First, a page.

Two Women

01 Aug

Two Women – Directed by Vittorio De Sica. Low Tragedy. As World War II ends, a mother and her daughter seek shelter from destruction. 100 minutes Black and White 1960.

* * * * *

One of the great humorists of film and a master of many styles, De Sica was the most gifted, varied, and accessible of all the neo-realist film-makers of the New Wave. He made more films than any of the others, many of them before the War, and they ranged from White Telephone movies through neo-realistic movies like Bicycle Thief, to The Garden of The Finzi-Continis. Why the neo in neo-realism? I dunno. It was the first and only realism since silent pictures. Anyhow, this is a remarkable picture. Sophia Loren was slated to play the daughter, but when Anna Magnani was asked to play the mother she said, “Let Loren play her own mother!” and slammed the door on the role that won Loren The Cannes, The BAFTA, The Donatello, The Italian National, The San Jordi, The New York Film Critics, and The Oscar for the Best Performance By An Actress for 1960. She well deserved it. She plays a cunning, susceptible shopkeeper intent on preserving her 12 year old daughter from destruction from the bombing of Rome. They strike out for her native village in the mountains. There they live and survive. There she meets a student revolutionist, an intellectual wearing glasses, cast, in a stroke of genius, with the most sensual actor in films, Jean-Paul Belmondo. Loren is 25 when she does this, and is completely convincing as the widowed mother protecting her daughter like a tigress. Both Neapolitan, she and De Sica make wonderful film together. She has the energy and internal power of the lower classes from which she came, their knowledge, passion, strength, humor, and forgiveness. Moravia wrote the novel, Zavattini the screenplay. In all of this De Sica is never without humor, most of which is gestural and therefore all the more telling. See it.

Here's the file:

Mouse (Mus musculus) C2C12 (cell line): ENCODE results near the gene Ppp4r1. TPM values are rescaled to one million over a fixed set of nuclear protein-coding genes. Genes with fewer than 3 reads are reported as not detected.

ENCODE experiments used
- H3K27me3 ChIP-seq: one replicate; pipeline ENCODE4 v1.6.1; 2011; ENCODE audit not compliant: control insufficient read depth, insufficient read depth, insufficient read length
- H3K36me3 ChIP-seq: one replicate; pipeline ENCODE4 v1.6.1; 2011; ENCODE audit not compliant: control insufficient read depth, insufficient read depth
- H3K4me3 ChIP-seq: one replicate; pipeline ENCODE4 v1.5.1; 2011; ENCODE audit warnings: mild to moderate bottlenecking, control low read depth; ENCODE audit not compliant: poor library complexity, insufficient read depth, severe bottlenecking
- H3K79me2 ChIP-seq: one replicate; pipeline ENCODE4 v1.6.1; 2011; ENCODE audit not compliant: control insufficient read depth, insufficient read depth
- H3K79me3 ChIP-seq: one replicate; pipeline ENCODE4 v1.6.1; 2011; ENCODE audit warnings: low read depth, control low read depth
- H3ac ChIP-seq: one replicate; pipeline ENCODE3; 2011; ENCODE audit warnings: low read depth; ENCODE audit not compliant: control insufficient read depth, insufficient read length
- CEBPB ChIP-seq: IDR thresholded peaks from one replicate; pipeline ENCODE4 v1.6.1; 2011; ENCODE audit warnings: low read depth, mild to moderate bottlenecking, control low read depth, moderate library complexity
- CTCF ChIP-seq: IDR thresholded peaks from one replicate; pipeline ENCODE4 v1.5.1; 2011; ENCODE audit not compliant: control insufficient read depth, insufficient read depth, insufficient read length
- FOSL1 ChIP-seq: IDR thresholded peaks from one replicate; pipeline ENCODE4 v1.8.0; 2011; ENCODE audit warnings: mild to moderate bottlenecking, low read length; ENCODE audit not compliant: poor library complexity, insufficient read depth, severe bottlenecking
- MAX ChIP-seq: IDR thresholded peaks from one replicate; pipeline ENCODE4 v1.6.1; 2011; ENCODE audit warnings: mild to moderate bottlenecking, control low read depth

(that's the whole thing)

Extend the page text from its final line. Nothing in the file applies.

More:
Between Strangers

18 Mar

Between Strangers — Directed by Eduordo Ponti — Melodrama. Three female artists cold-cocked by three hateful men. 95 minutes Color 2002


Pete Postlethwaite in a perverse but effective choice plays Sophia Loren’s mean husband in a wheelchair, not as a weak character but as a strong one. This does not help the drama, however, for nothing can help the drama. There is Loren in a grey wig and a housedress and no makeup, a turn she has done as a young woman and certainly does well by now. But the script is flaccid.  Sunk under oceanic pauses, it crawls on. The camera stares dully at everyone and the actors valiantly attempt to supply the deficiency which means all they can think of to do is to hold back manufactured tears. What could be worse? The Loren Postlethwaite marriage is inexplicable, and its eventual explanation does not explain it. All the men are swine and all the women long-suffering weaklings, and there is no hope in them, miserable offenders. Mira Sorvino, another Oscar winner, is drained of interest by the one-and-the-same-person-director-and-writer, a master of inert direction, and also by the want of a tempered script and also, presumably, by Klaus Maria Brandauer, who is her father and who bullies her. All the fathers here bully the daughters, either into artist- careers or out of them. Brandauer is a wonderful actor and makes no bones about it. But Malcolm MacDowell, who looks the wreck he is playing, has nothing to work with except a series of wordless meanderings through the back alleys of Toronto. The actress opposite him, though she wears a witchy coat and hair-do, never convinces you that she hates him, though she certainly convinces you that she plays the cello, but that may involved a head substitution, as it did with Natalie Portman’s head on the body of Sara Lane, the ballerina who actually performed the dances in Black Swan. If you thought Black Swan was bad, see this, and if you thought Black Swan was good, also see this. It’s the same story of bullying male mentors and their wishy-washy daughters. While, as actors, the male mentors as actors come off far better than the women as actors, I personally would like to pull the trigger on every single one of them. John Neville and Gerard Depardieu also find themselves in this monotonous gallimaufry. The terrible mistake actors and writers and directors make is to believe that actors are actually something. They are usually not. They are usually not Edward G. Robinson. So you mustn’t ask them to appear and just be themselves. Either they can produce a star energy (such as Loren can generate, although, of course, not here because it would be out of place here), or they need a strongly written character to play — but to play themselves? — no. In acting the truth is never enough. If it were, we would not need to go to the drama for what only the art of the actor can provide.[ad#300×250]